“When I was a freshman I spent hours searching on Facebook for the cross country club,” Diamant said via email. “I knew I wanted to be on a cross country team but I didn’t know anyone on the team or their exact name on on Facebook. On Marble all someone has to do is go to the sports category and all the sports clubs will be there for you to view the profiles of […] The ease of access is astonishing and exactly what incoming freshman, as well as current students looking to get more involved, need.”
Marble incorporates a mosaic design which allows group members, event organizers and attendees to post pictures, videos and text to their group’s mosaic in order to show what their group did that day. The photos and videos posted to mosaics disappear after 24 hours in order to encourage a constant stream of content and ensure that students can see the most up to date happenings of specific groups. The mosaic design also serves to expand the scope of what students can see on the app.
“The main advantage for students is the scalability of the mosaic or in other words how many groups they can follow and view posts from,” Finch said. “UC Davis is a huge school with many groups. The mosaic allows a student to view hundreds of photos and videos quickly without swiping or tapping for long periods of time.”
Another main function of the app is to help groups gain exposure. This is achieved through a discovery screen which offers three additional platforms to the user. The “suggested groups” tab shows specifically tailored groups to students based on elements of their personal profile information such as major and year. The “categories” tab allows students to sift through different types of college groups such as academic, cultural and Greek, and the promotion tab allows student organizations to have their mosaics prominently featured on users’ feeds on specific days.
The Marble team is constantly looking toward the future of Marble’s long term usability and scope, and hope that the app can become an integral part of UC Davis social and recreational life.
“We’re hoping Marble will become a virtual campus hub and an indispensable tool for every UC Davis student,” Mumford said.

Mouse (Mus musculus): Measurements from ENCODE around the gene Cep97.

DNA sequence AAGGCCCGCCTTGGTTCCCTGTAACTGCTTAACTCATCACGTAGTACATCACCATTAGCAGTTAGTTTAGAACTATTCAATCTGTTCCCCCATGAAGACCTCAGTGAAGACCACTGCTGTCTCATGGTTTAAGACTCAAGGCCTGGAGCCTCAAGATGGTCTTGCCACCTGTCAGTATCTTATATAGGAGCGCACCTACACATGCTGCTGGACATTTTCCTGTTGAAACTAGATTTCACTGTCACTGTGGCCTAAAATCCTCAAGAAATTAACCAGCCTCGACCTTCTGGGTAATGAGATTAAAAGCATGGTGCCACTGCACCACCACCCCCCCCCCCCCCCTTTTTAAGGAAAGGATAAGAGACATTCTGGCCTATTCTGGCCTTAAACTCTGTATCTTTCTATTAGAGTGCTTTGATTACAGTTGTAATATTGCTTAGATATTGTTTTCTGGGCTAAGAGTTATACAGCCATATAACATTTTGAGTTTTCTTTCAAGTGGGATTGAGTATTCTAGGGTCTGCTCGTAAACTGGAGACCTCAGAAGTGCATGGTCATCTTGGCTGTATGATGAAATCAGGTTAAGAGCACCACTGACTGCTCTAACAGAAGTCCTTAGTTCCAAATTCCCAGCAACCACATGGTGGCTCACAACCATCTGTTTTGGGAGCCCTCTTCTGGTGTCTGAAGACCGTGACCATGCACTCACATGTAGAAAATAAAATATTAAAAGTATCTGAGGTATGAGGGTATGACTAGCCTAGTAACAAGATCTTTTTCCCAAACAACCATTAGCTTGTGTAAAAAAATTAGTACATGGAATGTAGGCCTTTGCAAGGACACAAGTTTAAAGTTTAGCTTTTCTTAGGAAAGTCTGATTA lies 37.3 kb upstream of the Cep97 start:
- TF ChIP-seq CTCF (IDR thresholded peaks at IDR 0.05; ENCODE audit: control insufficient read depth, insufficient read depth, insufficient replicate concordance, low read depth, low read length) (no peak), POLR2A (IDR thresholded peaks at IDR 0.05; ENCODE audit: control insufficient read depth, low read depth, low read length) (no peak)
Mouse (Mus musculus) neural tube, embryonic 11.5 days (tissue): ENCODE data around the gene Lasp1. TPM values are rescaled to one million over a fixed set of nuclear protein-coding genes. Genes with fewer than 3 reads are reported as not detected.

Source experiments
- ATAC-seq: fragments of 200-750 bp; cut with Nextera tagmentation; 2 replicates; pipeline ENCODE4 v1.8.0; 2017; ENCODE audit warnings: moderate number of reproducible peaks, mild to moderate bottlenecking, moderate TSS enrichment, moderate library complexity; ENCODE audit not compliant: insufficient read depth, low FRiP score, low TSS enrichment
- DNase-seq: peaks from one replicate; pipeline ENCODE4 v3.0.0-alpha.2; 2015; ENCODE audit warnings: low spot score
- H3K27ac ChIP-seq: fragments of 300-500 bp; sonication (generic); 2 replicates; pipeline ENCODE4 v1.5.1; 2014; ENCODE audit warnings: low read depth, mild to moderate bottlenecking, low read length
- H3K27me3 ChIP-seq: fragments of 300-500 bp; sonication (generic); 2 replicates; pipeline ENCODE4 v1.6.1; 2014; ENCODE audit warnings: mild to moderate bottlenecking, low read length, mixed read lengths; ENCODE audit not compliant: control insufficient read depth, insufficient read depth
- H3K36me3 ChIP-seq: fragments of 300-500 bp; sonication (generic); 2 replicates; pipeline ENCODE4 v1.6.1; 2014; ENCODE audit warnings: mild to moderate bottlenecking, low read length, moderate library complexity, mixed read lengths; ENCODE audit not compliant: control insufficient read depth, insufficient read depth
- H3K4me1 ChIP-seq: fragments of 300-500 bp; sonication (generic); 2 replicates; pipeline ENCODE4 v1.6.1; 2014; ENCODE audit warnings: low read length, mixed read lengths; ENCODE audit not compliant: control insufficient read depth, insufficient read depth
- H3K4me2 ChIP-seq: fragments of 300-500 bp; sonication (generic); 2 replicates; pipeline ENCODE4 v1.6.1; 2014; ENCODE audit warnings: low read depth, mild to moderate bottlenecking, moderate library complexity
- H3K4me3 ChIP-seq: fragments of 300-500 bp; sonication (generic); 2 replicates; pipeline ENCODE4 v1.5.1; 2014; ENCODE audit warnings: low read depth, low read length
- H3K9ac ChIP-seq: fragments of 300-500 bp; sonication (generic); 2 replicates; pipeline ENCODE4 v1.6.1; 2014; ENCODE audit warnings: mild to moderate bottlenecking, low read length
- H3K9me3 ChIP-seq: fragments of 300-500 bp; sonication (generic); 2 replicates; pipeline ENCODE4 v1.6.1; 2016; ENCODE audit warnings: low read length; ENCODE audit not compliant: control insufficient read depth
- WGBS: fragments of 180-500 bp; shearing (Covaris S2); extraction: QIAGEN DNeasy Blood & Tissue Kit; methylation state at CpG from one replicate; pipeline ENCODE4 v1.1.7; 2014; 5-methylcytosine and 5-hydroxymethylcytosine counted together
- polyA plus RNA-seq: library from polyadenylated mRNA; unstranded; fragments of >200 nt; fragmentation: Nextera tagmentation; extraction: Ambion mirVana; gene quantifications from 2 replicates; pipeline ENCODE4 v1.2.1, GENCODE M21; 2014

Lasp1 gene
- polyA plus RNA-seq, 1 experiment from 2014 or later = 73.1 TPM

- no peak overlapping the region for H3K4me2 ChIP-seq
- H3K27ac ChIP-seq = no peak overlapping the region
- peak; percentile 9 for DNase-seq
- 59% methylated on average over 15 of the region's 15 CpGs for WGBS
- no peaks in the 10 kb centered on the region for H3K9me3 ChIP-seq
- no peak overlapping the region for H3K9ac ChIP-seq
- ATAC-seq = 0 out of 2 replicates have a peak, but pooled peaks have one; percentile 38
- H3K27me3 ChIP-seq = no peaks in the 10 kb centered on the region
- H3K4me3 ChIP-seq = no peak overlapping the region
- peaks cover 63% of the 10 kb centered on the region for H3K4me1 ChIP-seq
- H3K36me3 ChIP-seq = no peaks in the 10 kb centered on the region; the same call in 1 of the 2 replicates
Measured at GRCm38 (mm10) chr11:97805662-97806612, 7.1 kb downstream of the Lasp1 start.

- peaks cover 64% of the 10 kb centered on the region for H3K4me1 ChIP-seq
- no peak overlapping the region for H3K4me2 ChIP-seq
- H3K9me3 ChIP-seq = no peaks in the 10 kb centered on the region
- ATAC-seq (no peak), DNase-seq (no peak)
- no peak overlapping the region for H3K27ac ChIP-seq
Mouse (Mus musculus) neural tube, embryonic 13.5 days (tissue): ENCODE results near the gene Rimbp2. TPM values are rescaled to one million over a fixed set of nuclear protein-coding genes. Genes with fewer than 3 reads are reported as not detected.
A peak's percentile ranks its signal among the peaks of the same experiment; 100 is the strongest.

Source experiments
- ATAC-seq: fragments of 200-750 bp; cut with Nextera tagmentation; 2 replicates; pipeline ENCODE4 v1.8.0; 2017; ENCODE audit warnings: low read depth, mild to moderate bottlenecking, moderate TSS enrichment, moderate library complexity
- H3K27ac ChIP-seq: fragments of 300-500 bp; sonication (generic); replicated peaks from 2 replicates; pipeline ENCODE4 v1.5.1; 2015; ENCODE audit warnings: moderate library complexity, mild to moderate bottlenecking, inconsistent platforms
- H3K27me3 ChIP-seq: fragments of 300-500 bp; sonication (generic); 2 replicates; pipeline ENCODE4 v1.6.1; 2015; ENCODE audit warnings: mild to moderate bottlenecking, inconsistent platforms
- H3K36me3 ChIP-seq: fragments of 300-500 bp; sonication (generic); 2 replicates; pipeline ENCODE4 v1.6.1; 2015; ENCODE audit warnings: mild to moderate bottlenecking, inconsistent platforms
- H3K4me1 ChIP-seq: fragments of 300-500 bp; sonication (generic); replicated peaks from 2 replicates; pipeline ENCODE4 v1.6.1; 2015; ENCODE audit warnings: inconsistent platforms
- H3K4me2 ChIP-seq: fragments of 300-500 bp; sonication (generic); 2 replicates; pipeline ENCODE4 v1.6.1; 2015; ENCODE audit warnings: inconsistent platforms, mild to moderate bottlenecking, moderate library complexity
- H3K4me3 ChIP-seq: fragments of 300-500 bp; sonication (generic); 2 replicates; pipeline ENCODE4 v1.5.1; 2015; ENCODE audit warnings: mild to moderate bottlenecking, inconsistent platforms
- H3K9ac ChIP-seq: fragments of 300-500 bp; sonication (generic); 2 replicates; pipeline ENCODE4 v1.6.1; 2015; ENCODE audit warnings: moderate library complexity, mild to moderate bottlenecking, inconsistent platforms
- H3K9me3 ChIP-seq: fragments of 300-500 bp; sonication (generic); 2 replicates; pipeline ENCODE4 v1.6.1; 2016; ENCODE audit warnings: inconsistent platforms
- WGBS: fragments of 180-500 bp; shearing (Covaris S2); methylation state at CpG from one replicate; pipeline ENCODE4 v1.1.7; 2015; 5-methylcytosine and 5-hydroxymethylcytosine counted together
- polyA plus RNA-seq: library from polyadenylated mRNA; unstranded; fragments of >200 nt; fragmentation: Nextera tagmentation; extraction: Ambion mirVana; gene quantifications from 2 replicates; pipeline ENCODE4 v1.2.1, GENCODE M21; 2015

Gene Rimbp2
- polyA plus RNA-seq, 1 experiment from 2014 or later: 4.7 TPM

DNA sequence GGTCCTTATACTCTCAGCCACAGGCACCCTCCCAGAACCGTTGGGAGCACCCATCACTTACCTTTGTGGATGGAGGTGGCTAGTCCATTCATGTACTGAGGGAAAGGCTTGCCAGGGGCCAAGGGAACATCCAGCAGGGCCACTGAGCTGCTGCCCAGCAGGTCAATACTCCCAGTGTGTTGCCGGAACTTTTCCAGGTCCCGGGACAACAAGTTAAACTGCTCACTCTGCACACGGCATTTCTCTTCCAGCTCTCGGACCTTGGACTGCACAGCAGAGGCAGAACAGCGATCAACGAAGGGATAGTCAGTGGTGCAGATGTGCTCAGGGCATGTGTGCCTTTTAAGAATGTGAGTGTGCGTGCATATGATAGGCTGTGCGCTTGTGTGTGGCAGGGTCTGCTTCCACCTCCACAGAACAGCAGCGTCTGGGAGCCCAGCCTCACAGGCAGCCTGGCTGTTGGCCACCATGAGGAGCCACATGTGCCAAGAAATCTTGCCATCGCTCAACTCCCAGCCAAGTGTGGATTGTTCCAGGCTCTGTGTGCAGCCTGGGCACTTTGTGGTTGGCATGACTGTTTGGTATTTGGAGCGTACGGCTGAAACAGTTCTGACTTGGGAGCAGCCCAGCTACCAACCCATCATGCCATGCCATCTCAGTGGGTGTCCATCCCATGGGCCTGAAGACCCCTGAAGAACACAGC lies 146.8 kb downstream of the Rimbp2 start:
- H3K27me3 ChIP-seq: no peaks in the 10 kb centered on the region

While it remains too early to project Marble’s success in the distant future, many have high hopes.
“I honestly think Marble will catch on,” Diamant said. “It is essentially free advertising for clubs and a much easier platform for finding clubs compared to anything students had access to in the past. The app also feels and looks great, making it fun to use and see what other people and groups are doing even if you aren’t necessarily searching for a new group to join at the moment.”
Finch and Mumford hope to start spreading the app to other college campuses as well.
“Eventually, I would like to open it to the public and use it as a platform for viewing large amounts of ephemeral photos and photos from events, people and groups around the world,” Finch said. “So for example, you could look up a sporting event or concert and view all the photos and videos taken at the event.”
Mumford believes that Marble has the potential to make it big in the social media world.
“We’re hoping to hit the jackpot with Marble,” Mumford said. “We really believe we’ve got something special. We’re trying to take it slow and steady at the beginning to make sure Marble can grow sustainably without any critical flaws, but we hope to eventually knock Snapchat off their throne. This is a long way out, but it could happen.”
Written by: Eddy Zhu — firstname.lastname@example.org